In In re Hamilton, BAP Nos. SC-17-1126 and SC-17-1123, the Ninth Circuit Bankruptcy Appellate Panel (“BAP”) considered the intent requirement for non-dischargeability of a debt under Section 523(a)(6). The debtor argued that the Supreme Court case of Kawaauhau v. Geiger, 523 U.S. 57 (1998) required actual intent or specific intent to cause injury to meet the “willful” injury requirement of Section 523(a)(6). The BAP clarified that while Geiger held that an intent to cause harm was required, it did not elaborate as to “the precise state of mind required,” as stated by the Ninth Circuit in Petralia v. Jerchich (In re Jercich), 238 F.3d 1202 (9th Cir. 2001). The BAP commented that the holding in Jercich that the debtor must intentionally commit the act with a substantial certainty that injury will occur is controlling and not at odds with Geiger. As such, the BAP confirmed that a specific intent to cause injury is not required to meet the “willful” standard under Section 523(a)(6) but rather, only a substantial certainty that injury will occur as found in Jercich.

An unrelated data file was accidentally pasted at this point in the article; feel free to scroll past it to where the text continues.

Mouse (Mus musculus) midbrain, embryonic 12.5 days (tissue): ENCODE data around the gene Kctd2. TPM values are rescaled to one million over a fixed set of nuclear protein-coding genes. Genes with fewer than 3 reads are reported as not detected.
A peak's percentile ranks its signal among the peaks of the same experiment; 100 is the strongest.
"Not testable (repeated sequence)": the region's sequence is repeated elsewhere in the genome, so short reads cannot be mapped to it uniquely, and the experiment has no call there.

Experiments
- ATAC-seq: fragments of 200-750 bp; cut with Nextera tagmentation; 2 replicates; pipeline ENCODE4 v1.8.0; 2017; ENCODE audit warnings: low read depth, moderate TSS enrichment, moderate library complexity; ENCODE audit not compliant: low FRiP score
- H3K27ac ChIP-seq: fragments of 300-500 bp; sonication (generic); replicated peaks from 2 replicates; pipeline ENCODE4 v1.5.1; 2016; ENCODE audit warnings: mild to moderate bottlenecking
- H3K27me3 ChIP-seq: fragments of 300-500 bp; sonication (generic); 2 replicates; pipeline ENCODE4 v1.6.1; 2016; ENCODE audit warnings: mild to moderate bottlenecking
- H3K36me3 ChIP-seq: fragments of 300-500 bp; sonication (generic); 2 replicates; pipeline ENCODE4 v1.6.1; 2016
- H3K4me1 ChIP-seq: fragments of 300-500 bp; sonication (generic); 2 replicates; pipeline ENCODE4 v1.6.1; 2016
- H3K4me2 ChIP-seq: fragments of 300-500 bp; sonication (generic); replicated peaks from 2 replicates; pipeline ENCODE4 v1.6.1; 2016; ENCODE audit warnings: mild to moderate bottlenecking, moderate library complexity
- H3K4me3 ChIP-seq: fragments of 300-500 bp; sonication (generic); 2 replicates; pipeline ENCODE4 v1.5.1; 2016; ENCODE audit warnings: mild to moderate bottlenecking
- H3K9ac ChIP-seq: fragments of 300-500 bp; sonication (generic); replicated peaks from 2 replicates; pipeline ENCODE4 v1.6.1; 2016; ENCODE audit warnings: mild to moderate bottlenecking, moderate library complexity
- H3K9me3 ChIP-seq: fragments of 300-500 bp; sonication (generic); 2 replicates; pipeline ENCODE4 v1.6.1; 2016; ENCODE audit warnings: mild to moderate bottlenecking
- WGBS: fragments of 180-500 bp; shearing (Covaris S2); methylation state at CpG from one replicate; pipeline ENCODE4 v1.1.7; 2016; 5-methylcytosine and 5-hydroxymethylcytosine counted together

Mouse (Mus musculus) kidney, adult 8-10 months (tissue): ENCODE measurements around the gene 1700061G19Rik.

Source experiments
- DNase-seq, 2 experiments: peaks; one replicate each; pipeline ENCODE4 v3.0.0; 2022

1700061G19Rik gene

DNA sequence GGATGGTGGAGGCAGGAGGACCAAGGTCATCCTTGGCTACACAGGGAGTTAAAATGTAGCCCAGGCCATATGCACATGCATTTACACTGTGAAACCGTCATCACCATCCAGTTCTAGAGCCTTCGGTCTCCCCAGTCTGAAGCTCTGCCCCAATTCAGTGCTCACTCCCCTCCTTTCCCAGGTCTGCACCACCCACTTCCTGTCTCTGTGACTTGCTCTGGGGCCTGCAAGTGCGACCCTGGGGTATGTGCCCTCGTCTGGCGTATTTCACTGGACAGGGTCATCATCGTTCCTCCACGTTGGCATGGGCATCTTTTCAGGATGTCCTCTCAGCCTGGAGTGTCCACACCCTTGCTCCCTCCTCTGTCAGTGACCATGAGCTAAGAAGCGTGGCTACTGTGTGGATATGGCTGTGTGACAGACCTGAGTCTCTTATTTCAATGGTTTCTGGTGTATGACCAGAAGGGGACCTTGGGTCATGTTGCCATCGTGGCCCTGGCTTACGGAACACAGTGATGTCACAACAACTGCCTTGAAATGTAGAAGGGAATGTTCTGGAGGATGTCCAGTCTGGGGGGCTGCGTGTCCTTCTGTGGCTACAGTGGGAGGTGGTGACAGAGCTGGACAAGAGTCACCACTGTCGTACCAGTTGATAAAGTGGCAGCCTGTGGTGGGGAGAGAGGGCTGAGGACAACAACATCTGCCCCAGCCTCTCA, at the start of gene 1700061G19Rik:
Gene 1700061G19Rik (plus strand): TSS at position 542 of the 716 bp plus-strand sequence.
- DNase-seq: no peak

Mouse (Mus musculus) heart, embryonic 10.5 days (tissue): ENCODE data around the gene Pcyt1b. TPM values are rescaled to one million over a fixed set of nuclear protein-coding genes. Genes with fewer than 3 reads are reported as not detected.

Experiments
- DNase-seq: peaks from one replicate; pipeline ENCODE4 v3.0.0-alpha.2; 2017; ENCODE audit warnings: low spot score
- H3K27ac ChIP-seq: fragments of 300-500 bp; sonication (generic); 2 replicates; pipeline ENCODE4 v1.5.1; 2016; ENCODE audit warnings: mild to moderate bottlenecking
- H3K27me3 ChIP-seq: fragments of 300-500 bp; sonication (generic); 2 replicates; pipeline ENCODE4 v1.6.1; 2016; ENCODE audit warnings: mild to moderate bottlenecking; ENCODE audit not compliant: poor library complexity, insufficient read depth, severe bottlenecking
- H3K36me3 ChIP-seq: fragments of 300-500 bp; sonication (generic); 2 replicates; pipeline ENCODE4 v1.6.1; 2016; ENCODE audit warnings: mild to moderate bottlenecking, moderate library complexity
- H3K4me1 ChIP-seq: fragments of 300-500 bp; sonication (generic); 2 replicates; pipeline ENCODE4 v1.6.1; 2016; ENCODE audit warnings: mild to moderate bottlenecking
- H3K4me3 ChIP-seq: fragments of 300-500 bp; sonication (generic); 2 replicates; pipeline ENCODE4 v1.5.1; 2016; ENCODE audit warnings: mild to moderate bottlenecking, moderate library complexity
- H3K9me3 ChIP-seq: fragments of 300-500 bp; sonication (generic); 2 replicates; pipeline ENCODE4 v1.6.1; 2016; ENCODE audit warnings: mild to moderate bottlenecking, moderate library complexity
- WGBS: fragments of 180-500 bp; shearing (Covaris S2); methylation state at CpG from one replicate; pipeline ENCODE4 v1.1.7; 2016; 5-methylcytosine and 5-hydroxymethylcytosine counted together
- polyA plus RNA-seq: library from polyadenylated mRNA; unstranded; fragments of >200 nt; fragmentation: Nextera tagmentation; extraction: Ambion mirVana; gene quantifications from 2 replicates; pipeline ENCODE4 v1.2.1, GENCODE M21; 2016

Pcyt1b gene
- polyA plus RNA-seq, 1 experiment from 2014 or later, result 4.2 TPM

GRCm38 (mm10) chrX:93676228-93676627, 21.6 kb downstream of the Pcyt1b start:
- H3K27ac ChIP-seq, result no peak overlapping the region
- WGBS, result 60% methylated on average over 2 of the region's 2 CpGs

The BAP also considered the proper application of post-judgment interest. The bankruptcy court disallowed post-petition interest to accrue during the pendency of the adversary proceeding but then allowed post-petition interest to accrue at the federal rate after the judgment in the adversary proceeding was entered. The BAP reversed and said that post-petition interest should have accrued at all times after entry of the judgment in state court at the state interest rate when there is a valid pre-petition entry of a state court judgment. The BAP clarified, however, that if there is no pre-petition judgment and the bankruptcy court issues a money judgment for the debt, then federal law would govern both pre and post-petition interest.